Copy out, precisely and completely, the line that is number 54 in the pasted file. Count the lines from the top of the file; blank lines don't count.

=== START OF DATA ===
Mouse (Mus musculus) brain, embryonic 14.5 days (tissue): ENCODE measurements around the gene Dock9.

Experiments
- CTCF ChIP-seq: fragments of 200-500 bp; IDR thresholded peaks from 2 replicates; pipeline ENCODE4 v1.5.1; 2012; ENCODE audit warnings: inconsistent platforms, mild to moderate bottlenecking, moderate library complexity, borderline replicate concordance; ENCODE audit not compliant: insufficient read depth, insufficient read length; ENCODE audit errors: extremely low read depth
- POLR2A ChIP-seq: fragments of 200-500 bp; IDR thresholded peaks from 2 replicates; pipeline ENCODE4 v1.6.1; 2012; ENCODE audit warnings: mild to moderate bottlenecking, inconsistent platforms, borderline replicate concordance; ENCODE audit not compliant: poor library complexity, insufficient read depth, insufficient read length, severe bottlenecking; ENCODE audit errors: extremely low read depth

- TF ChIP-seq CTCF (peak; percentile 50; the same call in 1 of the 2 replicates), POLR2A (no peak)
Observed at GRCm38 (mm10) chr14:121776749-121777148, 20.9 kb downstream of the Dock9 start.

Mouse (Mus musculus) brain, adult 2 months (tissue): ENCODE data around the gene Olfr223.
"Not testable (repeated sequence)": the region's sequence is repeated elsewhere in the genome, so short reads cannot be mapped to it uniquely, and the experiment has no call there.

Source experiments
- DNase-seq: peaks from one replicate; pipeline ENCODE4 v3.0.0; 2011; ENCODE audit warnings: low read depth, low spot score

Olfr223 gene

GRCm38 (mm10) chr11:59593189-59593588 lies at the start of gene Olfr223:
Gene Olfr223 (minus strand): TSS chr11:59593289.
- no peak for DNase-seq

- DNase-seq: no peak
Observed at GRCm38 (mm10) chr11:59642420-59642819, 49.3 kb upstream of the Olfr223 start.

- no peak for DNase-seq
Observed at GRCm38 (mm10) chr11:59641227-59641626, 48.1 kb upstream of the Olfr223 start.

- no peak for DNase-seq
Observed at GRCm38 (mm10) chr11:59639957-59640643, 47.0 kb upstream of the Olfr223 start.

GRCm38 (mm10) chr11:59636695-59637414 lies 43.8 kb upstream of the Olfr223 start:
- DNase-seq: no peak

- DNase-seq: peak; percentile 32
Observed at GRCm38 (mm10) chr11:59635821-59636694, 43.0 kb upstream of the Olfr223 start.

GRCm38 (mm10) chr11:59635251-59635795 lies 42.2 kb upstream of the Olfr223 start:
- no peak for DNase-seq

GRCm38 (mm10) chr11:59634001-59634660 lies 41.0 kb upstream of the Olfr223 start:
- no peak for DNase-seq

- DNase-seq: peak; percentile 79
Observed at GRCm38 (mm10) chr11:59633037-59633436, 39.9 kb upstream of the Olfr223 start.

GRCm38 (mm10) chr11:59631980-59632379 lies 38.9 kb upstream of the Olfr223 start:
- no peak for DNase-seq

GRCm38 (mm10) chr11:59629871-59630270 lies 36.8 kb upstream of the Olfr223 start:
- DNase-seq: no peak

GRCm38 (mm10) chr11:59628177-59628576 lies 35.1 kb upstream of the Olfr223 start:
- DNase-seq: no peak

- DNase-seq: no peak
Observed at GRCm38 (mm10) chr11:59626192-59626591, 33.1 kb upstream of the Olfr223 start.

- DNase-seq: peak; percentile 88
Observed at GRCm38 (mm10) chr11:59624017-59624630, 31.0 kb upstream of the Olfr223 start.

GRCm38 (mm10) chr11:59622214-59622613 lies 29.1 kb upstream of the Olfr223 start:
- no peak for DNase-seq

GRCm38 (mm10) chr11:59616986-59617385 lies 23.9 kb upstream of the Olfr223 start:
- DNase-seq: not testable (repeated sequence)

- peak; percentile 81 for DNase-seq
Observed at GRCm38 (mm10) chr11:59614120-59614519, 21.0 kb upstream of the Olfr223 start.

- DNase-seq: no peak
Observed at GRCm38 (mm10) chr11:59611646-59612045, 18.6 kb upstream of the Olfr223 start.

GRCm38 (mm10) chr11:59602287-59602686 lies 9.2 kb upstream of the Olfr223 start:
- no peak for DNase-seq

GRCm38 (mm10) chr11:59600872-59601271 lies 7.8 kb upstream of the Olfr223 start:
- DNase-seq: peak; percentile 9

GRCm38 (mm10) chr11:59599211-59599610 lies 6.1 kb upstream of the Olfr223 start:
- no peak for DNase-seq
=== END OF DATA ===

- no peak for DNase-seq